Yoga for sleep: 10 poses to try

Discover some of the best yoga poses to help you get a better night’s sleep.

Yoga for sleep: 10 poses to try
minute read

Medically Reviewed by: Dr. Caley Scott, ND

The science of sleep is well-studied, and we all know the power of rejuvenating rest. But when the time comes, it can sometimes be challenging to calm the body and mind as we prepare for bed. 

To create the perfect evening routine, we need all the help we can get. Whether it’s to speed up the time it takes to fall asleep or improve the quality of sleep overall, yoga can be a valuable part of your nighttime toolkit. Just a few minutes of gentle yoga can go a long way in combating sleep disturbances, boosting your well-being, and supporting your mental health as you wind down. 

In this article, we offer a simple bedtime yoga routine with adaptable postures that anyone can follow. From fitness enthusiasts to older adults, these poses will help relax your nervous system and set the stage for a good night’s sleep. Let’s dive in and see which poses work best as you practice yoga for sleep. 

1. Legs up the wall (viparita karani)

Yoga for sleep: 10 poses to try

The legs-up-the-wall pose is meant to improve circulation in the body and reduce swelling in the lower extremities by raising your legs in the air. Position yourself near a wall and sit closely with your hips touching the base of the wall. You can lay down a blanket or pillow to protect your lower back before swinging your legs up so they lay flat against the wall. 

With your legs vertical, keep your arms relaxed and take deep breaths as you release tension throughout your body. You can sit in this pose for five minutes or more and enjoy the calming effects of this relaxing pose. This is a great pose to use after eating, as it can aid digestion and alleviate gastrointestinal discomfort.

If you work on your feet or live an active lifestyle, this pose is perfect for promoting blood flow throughout the body and preparing your mind for sleep.

2. Child’s pose

Discover some of the best yoga poses to help you get a better night’s sleep.

Child’s pose is a nice way to restore balance after doing a mild inversion pose like viparita karani. Start in a tabletop position and gently lower yourself back so you sit comfortably on your calves with your knees spread apart. 

Bring your torso down to the floor and reach your hands out in front of you as you breathe and deepen the forward stretch. Hold the pose for several minutes or as long as you need to achieve a gentle stretch in the spine and hips. 

The purpose of this pose is to provide a grounding effect while taking tension off of the back, shoulders, and hips. You can focus on different areas of the body to target joints and muscles that may feel stiff or tense. Child’s pose is simple and relaxed, and can help soothe the body and mind as part of your evening routine. 

3. Corpse pose

Corpse pose

What better way to prepare yourself for bed than lying flat on your back? Corpse pose is all about being still and bringing your body and mind into alignment. Lie down facing up with your arms by your sides, visualizing points of contact with the ground as you breathe deeply and relax.

Corpse pose offers a great opportunity to come back to the present moment and enjoy the inner peace that each breath brings. There is no pressure to stretch or strain the body — simply focus on your breathing pattern and relax each body part, starting from your toes all the way up to your face and the space above your head.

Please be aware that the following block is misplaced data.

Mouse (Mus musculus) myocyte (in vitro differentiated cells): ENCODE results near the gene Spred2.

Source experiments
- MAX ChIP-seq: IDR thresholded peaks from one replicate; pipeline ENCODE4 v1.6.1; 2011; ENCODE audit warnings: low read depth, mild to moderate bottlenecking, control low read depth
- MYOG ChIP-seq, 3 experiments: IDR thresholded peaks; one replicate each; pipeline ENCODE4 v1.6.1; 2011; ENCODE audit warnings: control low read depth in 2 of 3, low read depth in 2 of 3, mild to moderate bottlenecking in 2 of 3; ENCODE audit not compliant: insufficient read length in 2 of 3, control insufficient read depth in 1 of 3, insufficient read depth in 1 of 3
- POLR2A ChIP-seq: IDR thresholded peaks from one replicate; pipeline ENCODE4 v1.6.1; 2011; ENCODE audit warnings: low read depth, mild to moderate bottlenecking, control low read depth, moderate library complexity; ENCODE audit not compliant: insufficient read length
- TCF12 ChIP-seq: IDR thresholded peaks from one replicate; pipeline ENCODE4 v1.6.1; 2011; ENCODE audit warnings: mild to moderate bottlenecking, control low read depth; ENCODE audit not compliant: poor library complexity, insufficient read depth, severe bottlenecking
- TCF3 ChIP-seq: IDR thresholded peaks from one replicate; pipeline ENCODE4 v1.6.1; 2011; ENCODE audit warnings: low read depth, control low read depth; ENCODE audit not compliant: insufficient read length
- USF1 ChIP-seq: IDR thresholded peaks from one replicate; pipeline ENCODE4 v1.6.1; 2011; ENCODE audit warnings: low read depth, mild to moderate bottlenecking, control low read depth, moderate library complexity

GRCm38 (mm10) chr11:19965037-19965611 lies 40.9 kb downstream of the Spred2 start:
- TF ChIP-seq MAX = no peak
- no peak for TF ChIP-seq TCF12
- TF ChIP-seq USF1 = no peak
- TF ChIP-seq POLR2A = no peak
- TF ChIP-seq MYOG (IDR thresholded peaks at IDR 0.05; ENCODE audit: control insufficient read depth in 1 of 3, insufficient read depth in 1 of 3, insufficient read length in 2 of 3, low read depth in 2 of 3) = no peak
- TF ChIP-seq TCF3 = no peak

4. Happy baby

Happy baby

Many of us hold tension in the hips and lower back, especially if we spend most of our days in a seated position. The happy baby pose aims to reverse some of the tension built up from the sedentary lifestyle by opening up the hips with a gentle stretch.

Start by lying down on your yoga mat or a comfortable surface, and bring your knees to your chest. Use your hands to slowly spread your knees apart while keeping your feet flexed. The goal is to target tension in the hips and groin while focusing on steady, deep breathing. 

You may not have much flexibility in this area at first, but continued practice will allow for better mobility and range of motion. It’s a simple and fun way to unwind before bed and sleep more soundly.

5. Reclining bound angle (supta baddha konasana)

Yoga for sleep: 10 poses to try

The reclining bound angle pose sounds more complex than it is. Start in corpse pose and try to bring the soles of your feet together so they gently press against one another. Meanwhile, extend your arms slightly so that they rest on the ground at a 45-degree angle from your torso.

The pose is highly effective at stretching the groin and relieving knee and hip tension. It’s a more relaxed “hip opener” that pairs well with happy baby and other gentle poses. As always, focus on your breathing and let the weight of your knees do the work. You don’t need to apply additional pressure for this restorative yoga pose unless it feels comfortable.

6. Standing forward bend

Discover some of the best yoga poses to help you get a better night’s sleep.

Performing the standing forward bend pose is as easy as reaching down and touching your toes from a standing position. This is easier said than done, of course, so go at your own pace and don’t push yourself beyond your current level of flexibility. 

You can ease into this position by first reaching for your knees, followed by your ankles, before going for your toes. Use your breath to guide your movement forward. Eventually, you’ll be able to fully “collapse” your torso to touch the tops of your thighs and comfortably hold your feet. It's ok if you can't completely straighten your legs or reach the floor— the most important thing is getting your abdomen to rest gently on your thighs. Once releasing your hands towards the ground, you will begin to feel your spine separate and a calming release of tension. 

This pose will restore blood flow to the head and relieve tension in the back, perfect for a relaxing evening routine.

7. Bridge pose